Le Creuset, How Does it Stack Up?

Published on December 3, 2021 | Updated on April 9, 2022 | by Junkie1

Le Creuset Featured image

If there is one name that rings a bell for fans of the traditional Dutch Oven, it likely comes from Le Creuset. When it comes to cookware, what makes this iconic French brand more attractive than other products that are one-quarter of the price?

The Leader Of The Pack

Le Creuset leader of Cookware industry

The global fans of Le Creuset are very similar to how the media endlessly adores Elon Musk and his barnstorming ideas. No matter what part of the world you venture across, Le Creuset always has the spotlight. But for what it’s worth, it remains a mystery why so many high-quality Dutch ovens and kitchenware brands are left in the shadows. Is there really a difference between Le Creuset and its magical enameled surface? Let’s find out!

How Did Le Creuset Begin?

History of Le Creuset

Back in 1924, two unlikely Belgians met by chance at the 5th annual Brussels Trade Fair. Both of these aspiring industrialists found common ground and quickly formed an idea to create a new form of cookware. They decided to create a special kind of foundry that would specialize in enamel-coated iron cookware products. Although they weren’t the very first to do this, they did have one advantage behind their location where to set up shop.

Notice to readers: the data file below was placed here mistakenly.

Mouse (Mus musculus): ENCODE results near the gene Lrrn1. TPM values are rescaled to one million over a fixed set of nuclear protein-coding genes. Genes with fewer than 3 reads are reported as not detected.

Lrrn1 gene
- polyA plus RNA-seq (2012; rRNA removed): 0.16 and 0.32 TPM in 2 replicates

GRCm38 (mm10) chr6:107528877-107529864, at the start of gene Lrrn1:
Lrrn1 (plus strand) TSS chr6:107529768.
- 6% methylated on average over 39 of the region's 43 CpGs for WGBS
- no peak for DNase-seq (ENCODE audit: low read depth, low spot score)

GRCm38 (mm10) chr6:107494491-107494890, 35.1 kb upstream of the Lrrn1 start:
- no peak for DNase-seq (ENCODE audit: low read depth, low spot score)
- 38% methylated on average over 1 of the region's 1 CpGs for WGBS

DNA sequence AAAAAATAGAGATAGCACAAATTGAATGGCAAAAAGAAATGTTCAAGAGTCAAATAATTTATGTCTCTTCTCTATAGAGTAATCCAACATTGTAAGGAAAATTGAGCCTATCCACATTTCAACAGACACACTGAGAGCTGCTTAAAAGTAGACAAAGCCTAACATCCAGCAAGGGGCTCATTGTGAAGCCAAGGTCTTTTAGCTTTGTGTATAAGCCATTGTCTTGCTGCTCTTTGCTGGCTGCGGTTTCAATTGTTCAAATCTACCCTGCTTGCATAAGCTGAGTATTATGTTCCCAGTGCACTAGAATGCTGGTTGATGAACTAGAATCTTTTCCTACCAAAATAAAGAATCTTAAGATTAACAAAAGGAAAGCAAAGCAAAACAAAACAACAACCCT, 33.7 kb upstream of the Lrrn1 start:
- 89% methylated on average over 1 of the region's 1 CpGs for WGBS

This location just-so happened to be located at Fresnoy-le-Grand located to the north of France in the city of Aisne. The two founders: Armand Desaegher was an experienced casting expert, while Octave Aubecq was an expert with enamel coatings. The location of their foundry was no mistake as this was the ideal crossroads trade route that moved three essential raw materials needed for their product line.

This included sand, iron, and coke and gave their new foundry an immediate advantage that had an endless supply of plentiful working materials. By 1925, the very first cocotte had been produced and began a slow rise to build up their products and range of cookware. Despite the Second World War creating difficult times for many French companies, Le Creuset managed to find modest success until 1945.

It wasn’t until the war ended, that the hardship that was endured by the Le Creuset foundry was certainly their strategic location. This was the one thing that saved them entirely from going out of business like many other companies of the time! They began a second wind of producing enameled cast-iron cookware that targeted a new market in America. This grew into a profitable business and allowed them to expand and grow over the next decades.

This expansion now covers a larger market presence in several countries that now have business offices all over the globe. To those who only know Le Creuset being colorful from their recent products, it’s interesting to note they didn’t start adding color to their ceramic coatings until 1945!

What Are The Benefits Of Enameled Cast Iron?

The process that takes place when any Le Creuset pot is made in France is a tribute to quality. Although this process could have been shipped to China decades ago to save on production costs, the factory location in France relies on the same process that’s been perfected over 96 years ago. The cast iron itself is poured into a sand mold and hand-finished after it comes out of the mold.